Race & Ethnicity Requirement Really Broadening LSA Junior’s Horizons Of Cultural Appropriation

Explaining that her ability to thoughtlessly pilfer elements from other cultures has been “deeply enriched” by her enrollment in AAS 271: Intro to Afro-American Literature, sources close to 20-year-old Amy Meyer reported Thursday that the LSA junior’s horizons of cultural appropriation have been broadened considerably by her fulfillment of the Race & Ethnicity requirement.

“Before taking her R&E course, Amy’s repertoire of borrowed cultural tropes was actually pretty narrow,” said Sidney Ackerman, a friend of Meyer. “Sure, she’d dip into what she liked to call the ‘Vernacular,’ or flash us deuces from across the dining hall. But that was pretty much the extent of her engagement with the deeply- entrenched practice of selectively and naively re-appropriating elements from minority cultures for her own purposes.”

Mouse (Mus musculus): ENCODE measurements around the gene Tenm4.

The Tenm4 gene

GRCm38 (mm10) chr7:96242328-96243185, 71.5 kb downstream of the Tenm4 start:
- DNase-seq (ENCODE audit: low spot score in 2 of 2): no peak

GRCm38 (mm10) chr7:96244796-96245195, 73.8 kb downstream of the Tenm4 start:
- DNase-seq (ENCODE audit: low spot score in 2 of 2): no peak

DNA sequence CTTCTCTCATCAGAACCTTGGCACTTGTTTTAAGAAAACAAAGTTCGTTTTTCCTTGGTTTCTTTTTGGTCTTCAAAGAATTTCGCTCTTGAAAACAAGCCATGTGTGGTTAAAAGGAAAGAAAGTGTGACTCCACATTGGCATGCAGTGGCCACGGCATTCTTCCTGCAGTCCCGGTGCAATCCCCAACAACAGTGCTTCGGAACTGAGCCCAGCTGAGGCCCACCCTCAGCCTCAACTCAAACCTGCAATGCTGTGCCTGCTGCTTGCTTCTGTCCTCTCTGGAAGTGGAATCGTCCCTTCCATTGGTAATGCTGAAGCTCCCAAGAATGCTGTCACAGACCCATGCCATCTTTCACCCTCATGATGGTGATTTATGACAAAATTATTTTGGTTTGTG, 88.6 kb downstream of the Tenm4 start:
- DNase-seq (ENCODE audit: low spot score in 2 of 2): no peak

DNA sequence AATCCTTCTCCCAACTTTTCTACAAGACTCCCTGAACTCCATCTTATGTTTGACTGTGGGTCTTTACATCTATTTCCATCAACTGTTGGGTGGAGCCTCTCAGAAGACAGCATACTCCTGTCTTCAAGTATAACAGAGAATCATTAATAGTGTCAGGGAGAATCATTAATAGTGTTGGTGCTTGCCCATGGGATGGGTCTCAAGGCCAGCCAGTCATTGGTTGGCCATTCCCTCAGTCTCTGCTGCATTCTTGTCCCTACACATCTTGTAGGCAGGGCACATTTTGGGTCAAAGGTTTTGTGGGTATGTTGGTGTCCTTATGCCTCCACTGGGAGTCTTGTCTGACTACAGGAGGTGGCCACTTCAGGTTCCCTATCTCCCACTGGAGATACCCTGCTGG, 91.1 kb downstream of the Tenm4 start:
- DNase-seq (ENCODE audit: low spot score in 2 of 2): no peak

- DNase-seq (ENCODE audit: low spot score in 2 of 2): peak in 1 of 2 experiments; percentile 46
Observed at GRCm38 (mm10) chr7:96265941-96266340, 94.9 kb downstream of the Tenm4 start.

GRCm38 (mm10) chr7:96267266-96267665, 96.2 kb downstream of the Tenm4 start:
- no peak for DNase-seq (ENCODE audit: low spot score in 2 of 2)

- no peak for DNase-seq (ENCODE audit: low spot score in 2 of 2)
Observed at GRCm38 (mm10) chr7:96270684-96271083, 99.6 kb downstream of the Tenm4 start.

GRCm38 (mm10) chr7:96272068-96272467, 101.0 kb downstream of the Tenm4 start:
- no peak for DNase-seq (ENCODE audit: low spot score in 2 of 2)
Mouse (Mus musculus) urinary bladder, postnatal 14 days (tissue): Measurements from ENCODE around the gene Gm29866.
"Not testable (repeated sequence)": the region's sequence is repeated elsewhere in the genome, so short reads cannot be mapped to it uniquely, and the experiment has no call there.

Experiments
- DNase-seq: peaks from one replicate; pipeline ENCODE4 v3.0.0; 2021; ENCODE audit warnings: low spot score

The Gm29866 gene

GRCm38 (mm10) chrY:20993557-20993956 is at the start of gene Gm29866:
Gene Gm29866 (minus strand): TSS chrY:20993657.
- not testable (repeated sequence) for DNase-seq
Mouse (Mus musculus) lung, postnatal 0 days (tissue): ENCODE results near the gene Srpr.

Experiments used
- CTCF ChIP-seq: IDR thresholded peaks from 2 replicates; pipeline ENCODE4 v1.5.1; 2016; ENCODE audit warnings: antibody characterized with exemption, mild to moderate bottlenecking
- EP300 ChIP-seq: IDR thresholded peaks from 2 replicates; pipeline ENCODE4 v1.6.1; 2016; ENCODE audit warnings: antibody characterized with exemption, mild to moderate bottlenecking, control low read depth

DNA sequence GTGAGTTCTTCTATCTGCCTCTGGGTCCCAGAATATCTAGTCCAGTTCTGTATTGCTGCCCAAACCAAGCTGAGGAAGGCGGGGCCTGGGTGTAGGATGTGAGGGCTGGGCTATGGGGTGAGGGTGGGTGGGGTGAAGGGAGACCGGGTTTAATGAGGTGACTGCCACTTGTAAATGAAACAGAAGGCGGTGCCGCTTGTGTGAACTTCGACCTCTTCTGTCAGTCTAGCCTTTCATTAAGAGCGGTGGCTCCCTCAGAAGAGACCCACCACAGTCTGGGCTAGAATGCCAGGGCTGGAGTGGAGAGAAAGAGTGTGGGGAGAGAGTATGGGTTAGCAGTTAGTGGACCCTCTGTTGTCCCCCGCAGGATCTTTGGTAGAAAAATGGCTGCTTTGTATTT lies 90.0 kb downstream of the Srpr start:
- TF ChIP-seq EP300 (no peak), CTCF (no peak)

“Honestly,” Meyer said. “I was reluctant at first about taking my R&E requirement. I thought it was going to be all preachy and sanctimonious, and that everyone would just tell me how ignorant I am all the time.”

But, Meyer says, engaging with the complex narrative dramas produced by Black American writers in the early twentieth century has taught her to explore “new and different ways” of accessorizing her increasingly “ethnically inspired” identity with her favorite bits and pieces of the Afro- American diaspora.

“I just love all the little mannerisms. Like, you know that ‘mmmm-hm’ they do when someone says something obvious or otherwise highly agreeable? I picked that up from an AAS 271 discussion section and my roommate loves it,” said Meyer.

“So sassy and precious!” Meyer added.

Meyer’s instructor also noted that the course has allowed the LSA junior to develop a new, more intensely parasitic relationship to Black American culture in both its contemporary and historical manifestations.

“All of the women we read about are so assertive and willful. I honestly feel such a connection with whatever experiences made them that way,” said Meyer. “My spirit animal is definitely a Harriet Tubman or Sojourner Truth- type figure.”

At press time, Meyer was reportedly considering adopting another form of appropriation, twerking, as an “olive branch of sorts” to the community.

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